2022-07-08 Walk to the Rocks Field Trip

Walk to the Rocks:  Geology of Tamanowas  Rock and Peregrine’s Rock, Chimacum, WA

The Trip—Lead by the QGS Rockstars

Tamanowas  Rock

On Friday, July 8, 2022, the QGS Rockstars (four of our geologists) will lead a 4-mile, 4-hour hike (11AM—3PM) from HJ Carroll County Park near Chimacum to the Tamanowas Rock Sanctuary, then up on top of Tamanowas Ridge to see Peregrine’s Rock.

The hike can be vigorous, steep, and rough in parts and is tailored to agile citizen scientists who are already knowledgeable about geologic principles and vocabulary. Subjects to be discussed include the glacial history of the Quimper Peninsula, specifically Chimacum Valley, glacial erratics on the Peninsula, and the geology of the underlying Eocene volcanic rocks. Tamanowas Rock is a special part of this story and a sacred place of the S’Kallum people.  Tamanowas Rock is the remnant of an explosive volcano that erupted about 43 million years ago.  It is comprised of Adakite, an unusual type of lava that forms under anomalously high temperatures when a subducted oceanic plate starts to melt.

Peregrine’s Rock, man for scale

Conversely, Peregrine is a glacial erratic named by Erik Nagel, a participant in our Great Erratic Challenge two years ago. It currently is the largest erratic documented on the Quimper Peninsula. The Rockstars are currently preparing a concise, illustrated guidebook (pdf), which will be emailed to all attendees in early July.  The field trip is limited to 50 hikers and requires advance registration (by snail mail) and a $15 fee (by check).  Deadline for RECEIPT of your form and check is Friday, July 1.  Those who register but exceed our limit may request to be placed on a wait list. The trip will run no matter the weather conditions, since the Rockstars will have travelled long and far to lead this trip.  Click on the the registration button below to download the required form.

 

 

2022-04-02 Kim Juniper, Univ. of Victoria: The Battle for the Abyss

The Battle for the Abyss:  Mining, conservation, and bioprospecting interests square off on the deep sea

The Lecture

Nearly 60% of the surface of our planet is covered by more than 2000 m of water. The deep seabed is the largest and least explored ecological region on Earth. With no light for photosynthesis, this cold high-pressure environment is a food desert, with most organisms feeding on organic debris that sinks from the surface ocean. Yet, there are an estimated 500,000 or more species in the deep sea, many of which occur nowhere else. The abyss has seen relatively little disturbance from human activities, but that situation is poised to change. Economic growth is driving increasing demand for base metals and rare-earth elements. Known mineral resources on land will soon be insufficient.  Seabed mining is now technologically feasible and regulatory agencies such as the International Seabed Authority are currently finalizing regulations for mineral extraction.  Environmental disturbance from seabed mining operations will be significant, with some mining operations at the scale of 10,000 square kms or more. My presentation will shine some light on the current debate between deep-sea mining interests and the interests of biodiversity conservation and genetic resource biodiscovery. And I will also touch on some of the technologies that are being used for deep-sea exploration.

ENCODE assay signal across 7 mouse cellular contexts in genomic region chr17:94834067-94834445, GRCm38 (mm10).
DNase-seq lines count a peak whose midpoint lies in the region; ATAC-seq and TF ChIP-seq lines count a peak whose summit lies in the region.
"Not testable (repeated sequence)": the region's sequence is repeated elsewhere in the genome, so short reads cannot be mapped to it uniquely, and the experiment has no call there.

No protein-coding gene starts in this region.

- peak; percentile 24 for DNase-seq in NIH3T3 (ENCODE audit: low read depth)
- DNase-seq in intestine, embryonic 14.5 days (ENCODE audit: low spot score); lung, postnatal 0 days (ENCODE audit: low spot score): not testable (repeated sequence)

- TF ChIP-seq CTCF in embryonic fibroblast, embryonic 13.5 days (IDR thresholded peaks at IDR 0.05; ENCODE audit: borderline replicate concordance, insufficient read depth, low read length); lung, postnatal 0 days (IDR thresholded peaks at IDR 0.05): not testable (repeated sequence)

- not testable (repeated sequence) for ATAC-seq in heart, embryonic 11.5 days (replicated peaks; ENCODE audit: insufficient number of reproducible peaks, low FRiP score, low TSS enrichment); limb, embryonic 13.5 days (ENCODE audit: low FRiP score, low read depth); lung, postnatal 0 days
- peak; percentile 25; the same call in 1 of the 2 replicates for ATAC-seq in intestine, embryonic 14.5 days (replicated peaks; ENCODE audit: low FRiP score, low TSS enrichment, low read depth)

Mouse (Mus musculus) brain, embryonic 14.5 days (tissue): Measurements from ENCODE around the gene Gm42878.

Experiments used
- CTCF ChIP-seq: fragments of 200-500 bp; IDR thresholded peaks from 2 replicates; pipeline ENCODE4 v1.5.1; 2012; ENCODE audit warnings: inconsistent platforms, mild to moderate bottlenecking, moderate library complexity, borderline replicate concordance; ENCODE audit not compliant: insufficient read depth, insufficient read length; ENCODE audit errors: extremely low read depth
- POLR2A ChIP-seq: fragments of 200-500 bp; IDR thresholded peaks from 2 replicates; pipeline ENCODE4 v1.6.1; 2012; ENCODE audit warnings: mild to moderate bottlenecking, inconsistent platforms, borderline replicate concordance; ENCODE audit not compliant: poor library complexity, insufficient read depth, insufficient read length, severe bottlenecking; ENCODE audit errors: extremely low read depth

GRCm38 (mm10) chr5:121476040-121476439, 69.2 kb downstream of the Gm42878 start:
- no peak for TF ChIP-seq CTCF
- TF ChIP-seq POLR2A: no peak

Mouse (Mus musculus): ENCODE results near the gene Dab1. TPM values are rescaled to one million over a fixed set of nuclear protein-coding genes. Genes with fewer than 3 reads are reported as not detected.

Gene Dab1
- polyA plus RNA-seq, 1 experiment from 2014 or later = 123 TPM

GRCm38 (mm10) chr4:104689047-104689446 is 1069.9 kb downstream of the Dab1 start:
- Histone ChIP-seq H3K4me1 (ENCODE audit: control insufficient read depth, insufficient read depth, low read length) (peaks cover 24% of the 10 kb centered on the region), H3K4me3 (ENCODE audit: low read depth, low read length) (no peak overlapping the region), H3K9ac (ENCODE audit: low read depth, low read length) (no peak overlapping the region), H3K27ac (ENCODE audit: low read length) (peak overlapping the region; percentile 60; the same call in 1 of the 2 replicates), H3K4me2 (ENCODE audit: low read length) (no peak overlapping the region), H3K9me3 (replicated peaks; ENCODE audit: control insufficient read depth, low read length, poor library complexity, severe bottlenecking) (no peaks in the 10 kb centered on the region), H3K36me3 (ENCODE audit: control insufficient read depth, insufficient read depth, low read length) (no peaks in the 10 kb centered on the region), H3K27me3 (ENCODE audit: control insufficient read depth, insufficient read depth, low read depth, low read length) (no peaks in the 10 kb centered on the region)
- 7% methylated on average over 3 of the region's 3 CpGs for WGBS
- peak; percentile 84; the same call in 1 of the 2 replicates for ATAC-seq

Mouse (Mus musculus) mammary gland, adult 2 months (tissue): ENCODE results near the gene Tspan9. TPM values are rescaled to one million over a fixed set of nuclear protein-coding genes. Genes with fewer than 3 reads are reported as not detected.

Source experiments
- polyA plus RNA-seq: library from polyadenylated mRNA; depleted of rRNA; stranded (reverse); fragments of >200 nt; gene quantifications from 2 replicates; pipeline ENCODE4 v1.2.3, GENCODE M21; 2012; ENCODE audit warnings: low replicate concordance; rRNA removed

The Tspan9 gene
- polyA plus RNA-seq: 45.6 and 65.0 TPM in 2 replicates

Manganese nodules, cobalt-rich manganese crusts, and polymetallic sulphides comprise the major mineral deposits that are currently being considered for mining. The romantic view of deep-sea mining that emerged in the mid-20th century must now contend with the realization that each of these deposits host unique faunal and microbial communities that would be severely impacted by mining operations.  Together, we will explore each of these environments and their inhabitants through imagery collected by research submersibles, and learn more about their biodiversity, their contribution to ocean ecosystem function, and their potential for biotechnological and pharmaceutical applications.  We will also introduce some of the players in this “battle for the abyss,” from regulatory agencies to mining companies, deep-sea biologists and Big Pharma.

About the Speaker

Ocean Networks Canada executive leadership team. Portraits of the 7 executive members and group shots.

Kim Juniper is Chief Scientist with Ocean Networks Canada (ONC), a University of Victoria-basedorganization that operates cabled ocean observatories in the Pacific, Arctic and Atlantic Oceans. He is also Professor in UVic’s School of Earth and Ocean Sciences and Department of Biology, and holder of the British Columbia Leadership Chair in Ocean Ecosystems and Global Change. He has authored more than 130 peer-reviewed publications on the microbiology, biogeochemistry and ecology of deep-sea hydrothermal vents, and low oxygen and other marine habitats. He has contributed scientific leadership and advisory roles to many national and international initiatives including, most recently, the Canadian Healthy Oceans research network (CHONe), the Partnership for Observation of the Global Ocean (POGO), OceanObs’19 and OceanObs Next, the North Pacific Marine Science Organization (PICES), and the European Marine water Column and Seafloor Observatory (EMSO-ERIC). He served as an occasional advisor to the International Seabed Authority during the development of regulations for the exploration and extraction of seabed mineral resources in areas beyond national jurisdictions. His current research is focusing on bio-prospecting methods for the assessment of the microbial genetic resources associated with seafloor massive sulphide deposits.

This lecture was recorded on Sat. April 2, 2022.